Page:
Like other orange vegetables and fruits, pumpkin is high in beta-carotene with a cup of pumpkin boiled. It contains 9,369 mcg, or 87 percent of the daily recommendation.

cantaloupe melon

Some studies have shown that the carotene content in cantaloupe melon is almost 30 times higher than the content of fresh oranges.

While this nutrient-rich cantaloupe still doesn’t put it in the beta-carotene range of fresh carrots (about 8,300 micrograms), it’s still an aspect of this delicious fruit that’s too often overlooked. In addition, it should not be purchased with the white-fleshed melon, since this will have a lower percentage.

peppers with carotenoids

Red peppers

Red bell peppers are another good source of carotenoids. One cup of boiled red pepper flakes provides us with 2,058 mcg, or 19 percent of the daily requirement. Bell peppers are also rich in folic acid, vitamin C, and vitamin B6, which help the body fight free radicals and prevent oxidative stress that can cause cell damage.

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In fact, red peppers contain 11 times more beta-carotene, 8 times more vitamin A, A and 1.5 times more vitamin C than green peppers. Red bell peppers also contain quercetin, an essential antioxidant with anti-inflammatory effects that can help prevent heart disease, control blood glucose levels, and kill cancer cells.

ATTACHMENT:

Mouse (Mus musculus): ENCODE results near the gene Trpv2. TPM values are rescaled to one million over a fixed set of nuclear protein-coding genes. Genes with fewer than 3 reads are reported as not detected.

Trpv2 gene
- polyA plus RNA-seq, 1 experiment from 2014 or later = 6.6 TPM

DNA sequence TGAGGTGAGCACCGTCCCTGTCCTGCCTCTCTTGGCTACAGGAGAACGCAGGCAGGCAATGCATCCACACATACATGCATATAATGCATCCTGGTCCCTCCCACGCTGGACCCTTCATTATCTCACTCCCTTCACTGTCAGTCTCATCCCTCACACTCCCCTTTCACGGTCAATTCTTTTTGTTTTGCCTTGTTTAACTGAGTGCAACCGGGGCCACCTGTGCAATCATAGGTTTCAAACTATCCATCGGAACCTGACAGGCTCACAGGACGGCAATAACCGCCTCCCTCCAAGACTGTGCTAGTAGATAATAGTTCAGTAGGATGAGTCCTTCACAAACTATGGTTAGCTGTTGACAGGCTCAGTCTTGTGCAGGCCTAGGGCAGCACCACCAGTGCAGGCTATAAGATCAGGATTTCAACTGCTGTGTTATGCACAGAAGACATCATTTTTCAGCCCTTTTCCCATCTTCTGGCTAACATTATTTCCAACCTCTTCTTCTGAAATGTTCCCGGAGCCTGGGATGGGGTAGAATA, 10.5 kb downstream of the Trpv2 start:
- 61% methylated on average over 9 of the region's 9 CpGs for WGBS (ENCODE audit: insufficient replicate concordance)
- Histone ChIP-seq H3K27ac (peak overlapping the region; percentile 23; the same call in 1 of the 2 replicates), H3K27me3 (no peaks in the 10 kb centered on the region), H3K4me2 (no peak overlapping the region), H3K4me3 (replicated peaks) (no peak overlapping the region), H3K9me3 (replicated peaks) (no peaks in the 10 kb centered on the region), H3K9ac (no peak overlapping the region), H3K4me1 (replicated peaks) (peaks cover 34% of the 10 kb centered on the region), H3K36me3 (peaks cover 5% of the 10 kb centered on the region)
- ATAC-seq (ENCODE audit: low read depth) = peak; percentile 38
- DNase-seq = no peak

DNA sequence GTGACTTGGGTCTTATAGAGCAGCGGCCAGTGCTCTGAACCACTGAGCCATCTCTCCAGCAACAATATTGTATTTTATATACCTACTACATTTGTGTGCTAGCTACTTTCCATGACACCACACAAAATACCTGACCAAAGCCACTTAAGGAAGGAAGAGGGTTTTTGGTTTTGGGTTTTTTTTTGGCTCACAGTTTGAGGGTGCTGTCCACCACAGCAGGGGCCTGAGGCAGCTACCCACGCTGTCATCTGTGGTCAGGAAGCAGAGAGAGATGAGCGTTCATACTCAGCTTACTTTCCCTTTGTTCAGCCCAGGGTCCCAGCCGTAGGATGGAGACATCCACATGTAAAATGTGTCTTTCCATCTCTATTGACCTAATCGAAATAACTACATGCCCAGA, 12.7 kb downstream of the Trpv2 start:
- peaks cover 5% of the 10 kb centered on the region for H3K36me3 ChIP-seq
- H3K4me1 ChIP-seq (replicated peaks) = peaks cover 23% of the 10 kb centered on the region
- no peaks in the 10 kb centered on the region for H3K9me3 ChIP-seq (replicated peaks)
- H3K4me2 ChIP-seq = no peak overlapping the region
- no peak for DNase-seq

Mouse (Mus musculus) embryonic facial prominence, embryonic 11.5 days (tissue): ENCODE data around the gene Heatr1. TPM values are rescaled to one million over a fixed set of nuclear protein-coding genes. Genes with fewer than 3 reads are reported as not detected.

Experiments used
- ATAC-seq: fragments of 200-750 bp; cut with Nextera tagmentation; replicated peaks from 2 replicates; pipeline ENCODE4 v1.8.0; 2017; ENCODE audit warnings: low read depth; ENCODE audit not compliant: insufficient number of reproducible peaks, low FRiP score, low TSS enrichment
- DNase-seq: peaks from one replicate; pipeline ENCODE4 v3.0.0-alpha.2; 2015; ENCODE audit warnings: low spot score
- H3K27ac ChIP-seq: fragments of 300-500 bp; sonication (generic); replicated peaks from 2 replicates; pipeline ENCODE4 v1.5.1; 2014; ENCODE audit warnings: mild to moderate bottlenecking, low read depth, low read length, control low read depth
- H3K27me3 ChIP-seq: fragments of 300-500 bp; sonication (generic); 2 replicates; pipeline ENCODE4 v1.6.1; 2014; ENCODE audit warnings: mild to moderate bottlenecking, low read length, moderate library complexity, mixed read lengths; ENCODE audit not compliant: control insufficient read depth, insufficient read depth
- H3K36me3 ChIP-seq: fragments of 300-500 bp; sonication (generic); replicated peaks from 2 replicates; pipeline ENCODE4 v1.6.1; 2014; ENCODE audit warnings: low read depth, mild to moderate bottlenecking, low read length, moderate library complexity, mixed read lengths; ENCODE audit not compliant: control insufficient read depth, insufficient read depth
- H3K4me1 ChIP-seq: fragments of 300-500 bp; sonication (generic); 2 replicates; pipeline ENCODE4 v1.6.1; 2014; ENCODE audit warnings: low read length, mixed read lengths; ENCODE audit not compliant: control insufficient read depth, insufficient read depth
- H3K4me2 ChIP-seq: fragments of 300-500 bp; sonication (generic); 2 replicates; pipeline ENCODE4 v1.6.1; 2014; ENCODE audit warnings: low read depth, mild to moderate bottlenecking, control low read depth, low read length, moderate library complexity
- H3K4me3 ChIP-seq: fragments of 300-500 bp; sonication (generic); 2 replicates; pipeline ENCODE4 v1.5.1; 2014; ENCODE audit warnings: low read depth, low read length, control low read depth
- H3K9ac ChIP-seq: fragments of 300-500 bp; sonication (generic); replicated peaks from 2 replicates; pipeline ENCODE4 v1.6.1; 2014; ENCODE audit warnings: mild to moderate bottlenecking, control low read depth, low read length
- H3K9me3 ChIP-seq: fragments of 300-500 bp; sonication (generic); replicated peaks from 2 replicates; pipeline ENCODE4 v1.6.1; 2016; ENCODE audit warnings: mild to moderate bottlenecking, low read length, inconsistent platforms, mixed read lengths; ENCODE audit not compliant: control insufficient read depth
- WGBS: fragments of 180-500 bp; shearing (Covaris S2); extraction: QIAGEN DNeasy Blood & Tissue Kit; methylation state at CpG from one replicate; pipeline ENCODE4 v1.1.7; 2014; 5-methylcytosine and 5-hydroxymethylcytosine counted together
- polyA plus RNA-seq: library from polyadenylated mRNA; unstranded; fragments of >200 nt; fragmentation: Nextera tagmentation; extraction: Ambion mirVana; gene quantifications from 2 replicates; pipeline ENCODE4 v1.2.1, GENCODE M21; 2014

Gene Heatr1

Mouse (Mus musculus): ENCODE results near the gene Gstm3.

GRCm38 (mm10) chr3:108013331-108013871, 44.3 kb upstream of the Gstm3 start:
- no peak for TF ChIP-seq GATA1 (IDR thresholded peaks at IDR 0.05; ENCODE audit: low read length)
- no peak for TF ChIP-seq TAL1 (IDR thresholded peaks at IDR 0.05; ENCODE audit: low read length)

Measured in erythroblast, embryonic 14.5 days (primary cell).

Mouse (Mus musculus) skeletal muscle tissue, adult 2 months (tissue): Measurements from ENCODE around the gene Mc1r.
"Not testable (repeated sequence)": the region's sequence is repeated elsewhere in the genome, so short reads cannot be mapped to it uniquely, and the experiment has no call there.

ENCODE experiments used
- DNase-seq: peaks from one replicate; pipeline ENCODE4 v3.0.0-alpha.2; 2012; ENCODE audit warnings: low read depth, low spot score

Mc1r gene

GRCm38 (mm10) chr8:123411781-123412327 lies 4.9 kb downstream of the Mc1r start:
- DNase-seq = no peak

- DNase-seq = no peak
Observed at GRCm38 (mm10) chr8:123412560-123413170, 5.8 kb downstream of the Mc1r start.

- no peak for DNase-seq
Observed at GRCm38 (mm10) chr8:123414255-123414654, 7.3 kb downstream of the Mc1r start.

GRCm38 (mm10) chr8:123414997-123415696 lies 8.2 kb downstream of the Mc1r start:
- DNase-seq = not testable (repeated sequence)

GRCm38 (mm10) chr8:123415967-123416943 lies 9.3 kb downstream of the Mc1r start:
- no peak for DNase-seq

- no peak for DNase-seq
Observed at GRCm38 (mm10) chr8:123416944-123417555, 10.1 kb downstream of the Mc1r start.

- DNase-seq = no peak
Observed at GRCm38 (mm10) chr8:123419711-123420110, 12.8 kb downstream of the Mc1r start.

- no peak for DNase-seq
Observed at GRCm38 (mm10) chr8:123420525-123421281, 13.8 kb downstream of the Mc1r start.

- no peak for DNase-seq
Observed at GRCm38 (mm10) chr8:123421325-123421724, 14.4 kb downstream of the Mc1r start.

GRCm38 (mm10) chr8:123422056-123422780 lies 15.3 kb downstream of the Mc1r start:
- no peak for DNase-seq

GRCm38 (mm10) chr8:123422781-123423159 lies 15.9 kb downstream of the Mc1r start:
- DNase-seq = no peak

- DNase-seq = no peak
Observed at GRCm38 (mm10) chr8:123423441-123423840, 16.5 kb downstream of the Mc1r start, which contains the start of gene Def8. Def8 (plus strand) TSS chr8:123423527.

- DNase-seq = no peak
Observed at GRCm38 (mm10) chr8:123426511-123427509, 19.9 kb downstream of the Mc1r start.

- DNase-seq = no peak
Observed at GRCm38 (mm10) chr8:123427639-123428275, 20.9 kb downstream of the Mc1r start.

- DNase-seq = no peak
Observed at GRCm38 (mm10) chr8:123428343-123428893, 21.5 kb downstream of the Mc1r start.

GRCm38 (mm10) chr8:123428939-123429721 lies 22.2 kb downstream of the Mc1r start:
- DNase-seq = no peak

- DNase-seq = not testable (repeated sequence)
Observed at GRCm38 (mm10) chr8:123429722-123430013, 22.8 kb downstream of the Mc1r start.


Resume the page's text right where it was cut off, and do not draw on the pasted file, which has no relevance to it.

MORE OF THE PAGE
Apricots have the highest levels and the widest variety of carotenoids (beta carotene, beta cryptoxanthin, lutein, zeaxanthin, alpha carotene). Not only do these give this fruit its distinctive orange color, but they also act as antioxidants, the levels of which increase as the fruit ripens.

Dried apricots are excellent sources of several important nutrients, including fiber, potassium, and antioxidant carotenoids. Although the drying process degrades a fruit’s content of water-soluble and heat-sensitive vitamins, such as vitamin C, other nutrients become more concentrated. Consequently, dried apricots provide higher levels of most nutrients than their fresh versions.


Carotenoids also add color to the blush of plant foods, including tomatoes. Tomato products, including juices and sauces, are the main sources of lycopene.